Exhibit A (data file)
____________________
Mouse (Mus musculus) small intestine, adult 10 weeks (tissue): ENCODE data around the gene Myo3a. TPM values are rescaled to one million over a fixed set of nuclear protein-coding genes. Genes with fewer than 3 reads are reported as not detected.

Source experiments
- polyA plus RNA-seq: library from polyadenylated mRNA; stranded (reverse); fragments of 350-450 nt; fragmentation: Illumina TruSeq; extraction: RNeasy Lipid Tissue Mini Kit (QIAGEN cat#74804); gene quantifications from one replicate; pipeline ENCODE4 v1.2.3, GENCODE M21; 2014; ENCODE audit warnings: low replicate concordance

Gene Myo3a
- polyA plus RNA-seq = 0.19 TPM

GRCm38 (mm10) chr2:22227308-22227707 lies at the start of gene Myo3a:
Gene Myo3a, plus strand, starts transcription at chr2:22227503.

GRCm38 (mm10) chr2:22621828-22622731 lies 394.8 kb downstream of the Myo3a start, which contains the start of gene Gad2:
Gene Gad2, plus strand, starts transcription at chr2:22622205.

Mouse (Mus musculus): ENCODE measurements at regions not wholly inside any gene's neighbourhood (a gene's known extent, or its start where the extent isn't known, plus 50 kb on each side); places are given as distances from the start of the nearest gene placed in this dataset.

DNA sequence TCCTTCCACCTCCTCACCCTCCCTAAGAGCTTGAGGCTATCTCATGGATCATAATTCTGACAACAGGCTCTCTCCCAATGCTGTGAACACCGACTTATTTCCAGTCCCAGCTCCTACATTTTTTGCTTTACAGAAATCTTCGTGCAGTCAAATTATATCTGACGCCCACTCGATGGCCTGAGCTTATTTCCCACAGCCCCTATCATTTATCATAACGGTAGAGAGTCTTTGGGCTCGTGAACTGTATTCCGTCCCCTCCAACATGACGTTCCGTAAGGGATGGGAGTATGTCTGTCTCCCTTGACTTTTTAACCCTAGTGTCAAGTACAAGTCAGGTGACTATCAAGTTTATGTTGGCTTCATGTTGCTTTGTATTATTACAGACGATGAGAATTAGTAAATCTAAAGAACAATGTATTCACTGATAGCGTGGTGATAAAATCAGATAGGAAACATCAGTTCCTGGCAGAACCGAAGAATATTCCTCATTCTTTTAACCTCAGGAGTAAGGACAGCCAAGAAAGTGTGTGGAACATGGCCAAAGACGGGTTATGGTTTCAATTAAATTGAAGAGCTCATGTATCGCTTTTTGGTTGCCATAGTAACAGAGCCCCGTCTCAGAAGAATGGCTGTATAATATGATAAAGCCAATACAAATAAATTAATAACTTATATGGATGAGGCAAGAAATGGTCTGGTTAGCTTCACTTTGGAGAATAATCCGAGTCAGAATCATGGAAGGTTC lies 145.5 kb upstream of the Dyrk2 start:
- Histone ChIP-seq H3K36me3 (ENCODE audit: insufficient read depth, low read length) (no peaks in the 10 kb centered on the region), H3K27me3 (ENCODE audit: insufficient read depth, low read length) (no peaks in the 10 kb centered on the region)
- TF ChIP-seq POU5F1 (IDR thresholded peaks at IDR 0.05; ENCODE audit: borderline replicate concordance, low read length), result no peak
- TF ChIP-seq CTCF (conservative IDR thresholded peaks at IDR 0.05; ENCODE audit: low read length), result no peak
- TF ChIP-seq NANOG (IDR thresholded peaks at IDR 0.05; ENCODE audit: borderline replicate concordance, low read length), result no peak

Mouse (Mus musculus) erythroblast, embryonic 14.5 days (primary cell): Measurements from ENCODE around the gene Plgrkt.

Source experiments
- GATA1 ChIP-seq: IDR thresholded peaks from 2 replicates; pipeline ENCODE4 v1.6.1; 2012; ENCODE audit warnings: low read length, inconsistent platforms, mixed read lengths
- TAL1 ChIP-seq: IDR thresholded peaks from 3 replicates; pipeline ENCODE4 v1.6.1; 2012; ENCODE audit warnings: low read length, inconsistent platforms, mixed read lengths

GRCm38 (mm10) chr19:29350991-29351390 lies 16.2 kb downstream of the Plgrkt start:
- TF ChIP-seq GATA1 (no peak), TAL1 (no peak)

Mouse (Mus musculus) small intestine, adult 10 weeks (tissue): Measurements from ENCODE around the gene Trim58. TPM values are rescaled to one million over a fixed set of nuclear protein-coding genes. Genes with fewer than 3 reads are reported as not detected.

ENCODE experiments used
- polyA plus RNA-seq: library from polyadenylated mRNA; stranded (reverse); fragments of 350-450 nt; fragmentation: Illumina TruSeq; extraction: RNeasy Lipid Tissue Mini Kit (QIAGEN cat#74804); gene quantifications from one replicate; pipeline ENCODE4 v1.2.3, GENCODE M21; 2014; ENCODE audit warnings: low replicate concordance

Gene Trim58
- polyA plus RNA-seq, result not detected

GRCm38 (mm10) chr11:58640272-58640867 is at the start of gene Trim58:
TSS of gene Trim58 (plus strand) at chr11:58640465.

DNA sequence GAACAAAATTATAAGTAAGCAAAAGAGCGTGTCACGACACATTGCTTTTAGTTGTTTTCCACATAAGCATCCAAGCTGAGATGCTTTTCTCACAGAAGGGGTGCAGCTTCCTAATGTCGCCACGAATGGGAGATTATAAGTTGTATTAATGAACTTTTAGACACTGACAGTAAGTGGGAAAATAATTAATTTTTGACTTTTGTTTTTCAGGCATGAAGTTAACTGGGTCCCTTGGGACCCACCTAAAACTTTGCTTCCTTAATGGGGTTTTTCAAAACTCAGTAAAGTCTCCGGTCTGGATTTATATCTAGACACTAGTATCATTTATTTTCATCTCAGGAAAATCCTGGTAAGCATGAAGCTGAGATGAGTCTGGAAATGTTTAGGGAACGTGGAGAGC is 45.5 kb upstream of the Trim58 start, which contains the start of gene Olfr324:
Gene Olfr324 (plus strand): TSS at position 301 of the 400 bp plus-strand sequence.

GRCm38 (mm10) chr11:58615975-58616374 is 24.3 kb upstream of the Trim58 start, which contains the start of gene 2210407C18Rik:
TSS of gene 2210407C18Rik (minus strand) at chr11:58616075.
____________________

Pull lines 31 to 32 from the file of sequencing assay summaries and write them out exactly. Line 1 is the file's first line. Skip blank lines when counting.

GRCm38 (mm10) chr11:58615975-58616374 is 24.3 kb upstream of the Trim58 start, which contains the start of gene 2210407C18Rik:
TSS of gene 2210407C18Rik (minus strand) at chr11:58616075.